Sequential entry and merger in spatial price discrimination
AbstractThis paper newly introduces sequential entry into previous models of spatial price discrimination that examine location choices made in anticipation of a potential merger. While merger with simultaneous entry routinely reduces social welfare, we show that mergers frequently improve welfare. The extent of welfare improving mergers varies inversely with the timing advantage of an excluded rival. When the rival locates alone in the first stage, the merger harms welfare. When the rival locates alone in the last stage, the merger improves welfare. These results hold true when allocating three firms across either two or three location stages. Thus, allowing staged entry dramatically alters and often reverses the conclusion previously drawn on the basis of simultaneous entry. Copyright Springer-Verlag 2013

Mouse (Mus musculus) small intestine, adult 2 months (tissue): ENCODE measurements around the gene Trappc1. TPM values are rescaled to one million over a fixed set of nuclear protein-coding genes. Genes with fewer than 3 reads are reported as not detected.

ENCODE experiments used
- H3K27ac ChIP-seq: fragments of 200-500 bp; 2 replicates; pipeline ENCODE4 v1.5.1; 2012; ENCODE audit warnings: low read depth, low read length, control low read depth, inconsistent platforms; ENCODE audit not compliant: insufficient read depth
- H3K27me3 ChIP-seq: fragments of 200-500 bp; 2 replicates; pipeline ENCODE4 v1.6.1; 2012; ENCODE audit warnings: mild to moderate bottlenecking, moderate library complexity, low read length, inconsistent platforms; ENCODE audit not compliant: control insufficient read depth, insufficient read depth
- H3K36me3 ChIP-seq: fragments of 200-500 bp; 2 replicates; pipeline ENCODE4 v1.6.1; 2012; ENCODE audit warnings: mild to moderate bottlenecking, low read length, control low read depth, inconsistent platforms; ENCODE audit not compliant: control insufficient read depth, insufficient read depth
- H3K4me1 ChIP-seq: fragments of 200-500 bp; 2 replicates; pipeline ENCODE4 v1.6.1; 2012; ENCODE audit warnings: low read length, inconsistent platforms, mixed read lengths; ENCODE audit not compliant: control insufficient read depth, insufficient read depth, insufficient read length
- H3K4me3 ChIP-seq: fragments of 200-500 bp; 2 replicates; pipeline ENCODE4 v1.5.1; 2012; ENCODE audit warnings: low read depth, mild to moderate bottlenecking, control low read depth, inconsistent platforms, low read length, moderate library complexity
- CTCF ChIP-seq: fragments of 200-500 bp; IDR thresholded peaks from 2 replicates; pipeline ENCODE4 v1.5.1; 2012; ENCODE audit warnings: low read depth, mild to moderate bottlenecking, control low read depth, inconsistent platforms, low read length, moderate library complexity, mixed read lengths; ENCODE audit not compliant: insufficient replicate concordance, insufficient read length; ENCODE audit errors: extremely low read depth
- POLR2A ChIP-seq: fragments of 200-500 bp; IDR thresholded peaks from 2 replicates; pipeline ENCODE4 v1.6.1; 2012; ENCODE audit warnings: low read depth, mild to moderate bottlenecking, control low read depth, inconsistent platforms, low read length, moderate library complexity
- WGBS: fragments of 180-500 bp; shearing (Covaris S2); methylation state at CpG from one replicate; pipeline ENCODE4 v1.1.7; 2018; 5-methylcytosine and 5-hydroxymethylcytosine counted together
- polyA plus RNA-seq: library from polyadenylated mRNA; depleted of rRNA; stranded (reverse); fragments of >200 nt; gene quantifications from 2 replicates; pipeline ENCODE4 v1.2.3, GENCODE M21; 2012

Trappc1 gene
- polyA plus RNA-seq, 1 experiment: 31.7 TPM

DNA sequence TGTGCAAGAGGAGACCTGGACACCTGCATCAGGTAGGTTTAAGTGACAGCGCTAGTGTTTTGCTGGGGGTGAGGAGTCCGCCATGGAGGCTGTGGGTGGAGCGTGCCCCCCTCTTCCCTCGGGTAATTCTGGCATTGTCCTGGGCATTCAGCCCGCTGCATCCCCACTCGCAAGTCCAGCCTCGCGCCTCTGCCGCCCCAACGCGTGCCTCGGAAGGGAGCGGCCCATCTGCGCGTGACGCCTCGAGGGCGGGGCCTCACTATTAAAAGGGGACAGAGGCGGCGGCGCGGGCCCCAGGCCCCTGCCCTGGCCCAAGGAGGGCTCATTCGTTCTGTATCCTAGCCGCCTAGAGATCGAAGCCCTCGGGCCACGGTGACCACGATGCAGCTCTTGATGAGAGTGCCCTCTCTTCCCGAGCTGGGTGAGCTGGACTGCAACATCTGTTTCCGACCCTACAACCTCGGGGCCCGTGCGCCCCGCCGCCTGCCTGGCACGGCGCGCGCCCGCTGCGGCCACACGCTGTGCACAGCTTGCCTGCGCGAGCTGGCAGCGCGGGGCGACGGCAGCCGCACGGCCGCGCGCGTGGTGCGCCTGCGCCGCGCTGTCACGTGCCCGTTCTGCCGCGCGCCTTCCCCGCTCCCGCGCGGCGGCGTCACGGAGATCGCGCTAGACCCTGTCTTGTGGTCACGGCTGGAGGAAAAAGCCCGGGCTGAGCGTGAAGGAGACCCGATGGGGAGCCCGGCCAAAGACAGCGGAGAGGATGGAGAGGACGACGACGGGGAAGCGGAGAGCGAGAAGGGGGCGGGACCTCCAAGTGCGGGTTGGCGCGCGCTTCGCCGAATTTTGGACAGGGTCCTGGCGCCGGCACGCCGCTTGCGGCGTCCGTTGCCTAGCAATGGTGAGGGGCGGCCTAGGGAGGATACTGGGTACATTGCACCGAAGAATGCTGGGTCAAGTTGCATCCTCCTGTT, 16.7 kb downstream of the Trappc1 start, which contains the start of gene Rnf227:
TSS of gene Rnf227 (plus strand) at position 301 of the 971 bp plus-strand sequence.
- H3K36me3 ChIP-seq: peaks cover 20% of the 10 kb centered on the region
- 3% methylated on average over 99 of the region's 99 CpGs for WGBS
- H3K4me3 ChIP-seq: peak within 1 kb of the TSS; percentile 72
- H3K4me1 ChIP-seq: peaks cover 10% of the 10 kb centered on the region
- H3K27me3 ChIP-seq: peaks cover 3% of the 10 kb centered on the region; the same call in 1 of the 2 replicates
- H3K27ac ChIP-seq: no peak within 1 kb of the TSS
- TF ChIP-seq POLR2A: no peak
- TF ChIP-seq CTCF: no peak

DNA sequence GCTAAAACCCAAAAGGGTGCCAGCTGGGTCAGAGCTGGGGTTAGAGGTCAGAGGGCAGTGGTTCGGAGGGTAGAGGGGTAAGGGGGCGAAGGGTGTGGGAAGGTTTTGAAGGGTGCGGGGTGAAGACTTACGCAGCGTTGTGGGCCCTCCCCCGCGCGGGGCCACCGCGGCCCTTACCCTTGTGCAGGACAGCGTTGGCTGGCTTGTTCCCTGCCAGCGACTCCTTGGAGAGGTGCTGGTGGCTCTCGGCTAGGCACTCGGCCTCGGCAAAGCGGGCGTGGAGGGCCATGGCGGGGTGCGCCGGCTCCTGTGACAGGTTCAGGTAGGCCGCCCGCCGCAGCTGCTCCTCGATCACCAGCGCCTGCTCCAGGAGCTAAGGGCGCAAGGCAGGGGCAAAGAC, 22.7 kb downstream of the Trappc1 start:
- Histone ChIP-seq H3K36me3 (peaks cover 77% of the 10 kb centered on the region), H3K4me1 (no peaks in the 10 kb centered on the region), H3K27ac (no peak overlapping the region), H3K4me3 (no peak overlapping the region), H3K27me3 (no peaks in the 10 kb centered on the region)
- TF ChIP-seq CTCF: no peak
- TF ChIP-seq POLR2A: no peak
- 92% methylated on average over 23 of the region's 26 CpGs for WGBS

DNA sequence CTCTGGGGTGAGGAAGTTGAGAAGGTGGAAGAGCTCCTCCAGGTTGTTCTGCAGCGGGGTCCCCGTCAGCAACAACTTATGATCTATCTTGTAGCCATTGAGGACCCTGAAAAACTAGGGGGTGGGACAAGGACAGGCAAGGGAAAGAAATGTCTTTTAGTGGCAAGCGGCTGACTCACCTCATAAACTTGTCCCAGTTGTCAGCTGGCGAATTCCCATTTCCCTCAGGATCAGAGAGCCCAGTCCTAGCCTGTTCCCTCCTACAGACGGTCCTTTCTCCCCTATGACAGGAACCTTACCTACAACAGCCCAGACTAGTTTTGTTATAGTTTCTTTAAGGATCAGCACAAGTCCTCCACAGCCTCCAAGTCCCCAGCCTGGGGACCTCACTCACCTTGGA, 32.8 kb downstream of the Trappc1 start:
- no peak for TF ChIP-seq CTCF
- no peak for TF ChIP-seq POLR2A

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Bibliographic InfoArticle provided by Springer in its journal The Annals of Regional Science.
Volume (Year): 50 (2013)
Issue (Month): 3 (June)
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Find related papers by JEL classification:
- L13 - Industrial Organization - - Market Structure, Firm Strategy, and Market Performance - - - Oligopoly and Other Imperfect Markets
- L41 - Industrial Organization - - Antitrust Issues and Policies - - - Monopolization; Horizontal Anticompetitive Practices
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